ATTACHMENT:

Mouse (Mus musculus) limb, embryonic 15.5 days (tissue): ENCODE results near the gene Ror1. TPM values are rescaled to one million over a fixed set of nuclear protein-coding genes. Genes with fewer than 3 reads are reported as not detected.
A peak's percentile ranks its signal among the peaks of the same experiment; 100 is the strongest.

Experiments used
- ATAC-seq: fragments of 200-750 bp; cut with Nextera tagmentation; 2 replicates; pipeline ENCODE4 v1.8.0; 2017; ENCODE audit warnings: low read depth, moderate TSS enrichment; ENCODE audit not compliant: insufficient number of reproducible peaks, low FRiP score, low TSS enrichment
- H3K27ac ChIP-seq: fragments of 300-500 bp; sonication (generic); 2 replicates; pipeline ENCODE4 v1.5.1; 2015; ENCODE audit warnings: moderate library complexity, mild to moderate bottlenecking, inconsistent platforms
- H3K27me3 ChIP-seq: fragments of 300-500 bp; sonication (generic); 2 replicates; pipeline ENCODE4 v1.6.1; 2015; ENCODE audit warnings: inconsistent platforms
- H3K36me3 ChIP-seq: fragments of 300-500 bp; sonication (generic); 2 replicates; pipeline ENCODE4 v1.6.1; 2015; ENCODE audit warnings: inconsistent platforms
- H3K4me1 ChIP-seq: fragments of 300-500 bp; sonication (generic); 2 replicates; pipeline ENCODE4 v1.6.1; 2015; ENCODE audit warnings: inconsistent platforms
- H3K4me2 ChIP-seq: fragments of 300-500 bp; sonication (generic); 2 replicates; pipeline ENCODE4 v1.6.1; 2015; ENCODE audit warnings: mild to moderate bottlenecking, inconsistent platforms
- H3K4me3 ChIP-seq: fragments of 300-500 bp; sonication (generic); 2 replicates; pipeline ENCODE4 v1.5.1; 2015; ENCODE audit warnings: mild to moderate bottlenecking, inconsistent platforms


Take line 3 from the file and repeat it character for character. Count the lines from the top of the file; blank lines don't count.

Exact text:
Experiments used